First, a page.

Turkish independent daily Taraf vows to resist gov’t pressure despite huge fine

The liberal daily Taraf, fined TL 5.5 million ($2.6 million) by the government in what is seen as pressure over its critical coverage, vowed on Thursday to resist government attempts to muzzle independent press in Turkey.

“We won’t bend [to government pressure]. We’ll defend our rights,” Taraf said.

Taraf on Wednesday announced that it had been fined TL 5.5 million by the Tax Inspection Council Administration of the Finance Ministry over its scrap paper sales to paper mills. The daily wrote that other newspapers also engage in the sale of scrap paper, but Taraf has been the only one given a fine for the activity.

The apparently politically-motivated fine as well inspections carried out on Taraf by the ruling Justice and Development Party (AK Party) drew strıng rebukes from press freedom advocacy groups.
Secretary-General of the Turkish Association of Journalists (TGC) Sibel Güneş said, “[the TGC] believes it is unjust to exert financial pressure on any paper that is critical of the government, especially in a democratic country”.

“We think unjustified financial pressure is just another way to practice hidden censorship,” she added.

Media Ethics Council (MEK) President Halit Esendir also described the fine on Taraf as an intimidation tactic directed at Turkish press. “We haven’t seen such practices for a long time in Turkey. I hope the government changes its course and Turkey returns to normalcy,” he said.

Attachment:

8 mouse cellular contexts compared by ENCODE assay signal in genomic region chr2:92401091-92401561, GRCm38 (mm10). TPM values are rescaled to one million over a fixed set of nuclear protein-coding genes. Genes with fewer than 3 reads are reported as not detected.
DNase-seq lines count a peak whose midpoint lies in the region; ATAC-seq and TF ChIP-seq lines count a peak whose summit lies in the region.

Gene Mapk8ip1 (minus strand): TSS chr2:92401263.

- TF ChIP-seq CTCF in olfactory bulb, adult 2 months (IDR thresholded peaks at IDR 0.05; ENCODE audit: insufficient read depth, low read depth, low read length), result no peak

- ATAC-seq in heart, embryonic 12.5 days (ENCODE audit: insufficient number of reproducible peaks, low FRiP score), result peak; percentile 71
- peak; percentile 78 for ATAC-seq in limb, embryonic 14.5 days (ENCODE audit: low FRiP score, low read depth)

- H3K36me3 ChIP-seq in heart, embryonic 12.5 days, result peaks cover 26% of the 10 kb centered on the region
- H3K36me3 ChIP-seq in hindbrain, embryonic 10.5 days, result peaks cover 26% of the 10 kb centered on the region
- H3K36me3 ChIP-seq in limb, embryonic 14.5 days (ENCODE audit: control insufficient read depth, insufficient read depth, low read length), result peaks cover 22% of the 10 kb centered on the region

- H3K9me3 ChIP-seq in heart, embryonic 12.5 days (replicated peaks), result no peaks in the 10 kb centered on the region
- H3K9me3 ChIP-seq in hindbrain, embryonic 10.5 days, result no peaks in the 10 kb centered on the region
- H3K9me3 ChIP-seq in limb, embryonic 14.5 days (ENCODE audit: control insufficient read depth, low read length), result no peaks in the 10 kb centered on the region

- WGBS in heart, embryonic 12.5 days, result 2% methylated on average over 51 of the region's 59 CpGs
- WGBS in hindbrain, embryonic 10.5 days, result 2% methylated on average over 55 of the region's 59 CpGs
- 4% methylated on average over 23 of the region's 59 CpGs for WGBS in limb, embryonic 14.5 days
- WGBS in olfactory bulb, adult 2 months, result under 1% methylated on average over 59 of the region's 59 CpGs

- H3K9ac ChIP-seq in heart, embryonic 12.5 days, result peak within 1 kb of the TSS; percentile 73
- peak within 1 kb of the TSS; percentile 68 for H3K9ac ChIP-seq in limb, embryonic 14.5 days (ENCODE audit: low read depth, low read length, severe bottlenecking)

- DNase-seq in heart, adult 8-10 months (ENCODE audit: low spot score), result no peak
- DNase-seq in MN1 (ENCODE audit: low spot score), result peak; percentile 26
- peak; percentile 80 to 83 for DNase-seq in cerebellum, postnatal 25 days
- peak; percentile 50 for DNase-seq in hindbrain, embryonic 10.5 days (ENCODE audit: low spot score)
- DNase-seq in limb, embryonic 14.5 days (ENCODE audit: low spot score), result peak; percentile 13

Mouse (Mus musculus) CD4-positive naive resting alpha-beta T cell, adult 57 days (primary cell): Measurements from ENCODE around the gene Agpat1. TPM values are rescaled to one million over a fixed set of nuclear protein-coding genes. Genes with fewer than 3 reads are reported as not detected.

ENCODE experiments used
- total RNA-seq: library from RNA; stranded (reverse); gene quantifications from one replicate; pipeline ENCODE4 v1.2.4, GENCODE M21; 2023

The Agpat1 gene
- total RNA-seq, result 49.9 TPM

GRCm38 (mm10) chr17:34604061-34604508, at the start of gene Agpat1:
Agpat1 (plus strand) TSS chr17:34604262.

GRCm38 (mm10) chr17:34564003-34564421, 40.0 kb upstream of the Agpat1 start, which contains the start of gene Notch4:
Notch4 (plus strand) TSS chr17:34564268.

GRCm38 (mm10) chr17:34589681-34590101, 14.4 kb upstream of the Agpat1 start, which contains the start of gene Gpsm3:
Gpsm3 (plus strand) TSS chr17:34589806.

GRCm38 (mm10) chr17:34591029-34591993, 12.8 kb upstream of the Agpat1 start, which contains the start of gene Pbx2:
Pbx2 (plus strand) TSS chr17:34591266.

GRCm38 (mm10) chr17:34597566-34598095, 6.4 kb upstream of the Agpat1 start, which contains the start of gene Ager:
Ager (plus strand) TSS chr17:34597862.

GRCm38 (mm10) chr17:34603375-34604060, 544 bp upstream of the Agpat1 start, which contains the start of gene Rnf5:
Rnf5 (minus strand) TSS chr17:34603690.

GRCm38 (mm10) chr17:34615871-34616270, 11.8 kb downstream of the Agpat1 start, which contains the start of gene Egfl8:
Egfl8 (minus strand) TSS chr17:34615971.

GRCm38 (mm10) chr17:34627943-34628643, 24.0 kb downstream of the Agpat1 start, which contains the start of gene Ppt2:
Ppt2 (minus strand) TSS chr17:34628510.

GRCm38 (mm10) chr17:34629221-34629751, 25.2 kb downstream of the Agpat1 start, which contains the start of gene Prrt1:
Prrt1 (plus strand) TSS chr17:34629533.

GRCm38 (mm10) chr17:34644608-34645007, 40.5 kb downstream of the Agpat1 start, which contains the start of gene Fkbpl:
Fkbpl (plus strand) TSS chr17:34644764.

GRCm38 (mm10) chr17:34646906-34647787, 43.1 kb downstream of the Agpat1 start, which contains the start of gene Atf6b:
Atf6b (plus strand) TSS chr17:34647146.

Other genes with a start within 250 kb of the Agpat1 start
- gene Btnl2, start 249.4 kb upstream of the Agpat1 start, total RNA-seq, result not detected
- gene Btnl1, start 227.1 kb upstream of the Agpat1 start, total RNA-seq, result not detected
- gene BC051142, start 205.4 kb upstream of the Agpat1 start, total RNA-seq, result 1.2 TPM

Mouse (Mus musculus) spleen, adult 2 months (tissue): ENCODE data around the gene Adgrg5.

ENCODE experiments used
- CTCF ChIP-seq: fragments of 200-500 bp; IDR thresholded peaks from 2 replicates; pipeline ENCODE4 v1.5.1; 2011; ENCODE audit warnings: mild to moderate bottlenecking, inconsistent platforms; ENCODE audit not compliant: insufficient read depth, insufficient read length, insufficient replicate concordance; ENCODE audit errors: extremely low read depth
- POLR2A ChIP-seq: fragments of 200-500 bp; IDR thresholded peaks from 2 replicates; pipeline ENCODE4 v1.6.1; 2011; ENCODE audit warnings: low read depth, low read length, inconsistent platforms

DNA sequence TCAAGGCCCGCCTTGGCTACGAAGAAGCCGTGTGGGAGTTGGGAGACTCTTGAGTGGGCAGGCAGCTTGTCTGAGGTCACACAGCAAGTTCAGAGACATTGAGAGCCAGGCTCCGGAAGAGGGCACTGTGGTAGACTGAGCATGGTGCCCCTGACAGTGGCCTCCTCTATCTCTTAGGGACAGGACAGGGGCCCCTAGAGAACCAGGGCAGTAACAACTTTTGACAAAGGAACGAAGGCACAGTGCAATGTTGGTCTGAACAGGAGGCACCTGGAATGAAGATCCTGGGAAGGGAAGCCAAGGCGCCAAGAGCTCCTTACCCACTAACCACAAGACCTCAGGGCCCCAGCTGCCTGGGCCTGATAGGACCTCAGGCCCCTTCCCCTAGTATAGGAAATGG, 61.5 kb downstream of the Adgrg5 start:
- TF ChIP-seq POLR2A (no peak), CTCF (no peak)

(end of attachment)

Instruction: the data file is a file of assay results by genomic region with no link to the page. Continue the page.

Esendir also lambasted the government for discriminatory practices concerning pro-government media, claiming that many back taxes and fines owed by pro-government media outlets have been written off by the government.

The Taraf daily wrote that tax inspector Abdullah Kiraz targeted all past account movements of Taraf and its owner Alkım Publishing in 2012. The investigation lasted 14 months and the audit revealed no irregularities in the accounts of Alkım Publishing and Taraf.

According to the report, the inspector examined Taraf’s sale of unsold newspapers to paper mills for recycling. In February of this year, the Tax Inspection Council Administration issued the TL 5.5 million fine. Taraf has sued the Finance Ministry over the fine, arguing that it has been issued illegally.

However, the fine wasn’t the end of it, the daily reported. Three months after the issuance of the fine, the Finance Ministry Tax Inspection Council announced that it would be examining Taraf accounts once again. Deputy Tax Inspector Elif Mutlu announced on June 20 that all the newspaper’s 2013 and 2014 accounts will be fully reviewed as per a decision made by the Tax Inspection Council on June 12.

Taraf also claimed it had information to suggest that the audit had been ordered by Prime Minister Recep Tayyip Erdoğan personally.

The daily also noted that companies owned by AK Party ministers and pro-government newspapers are immune to tax audits.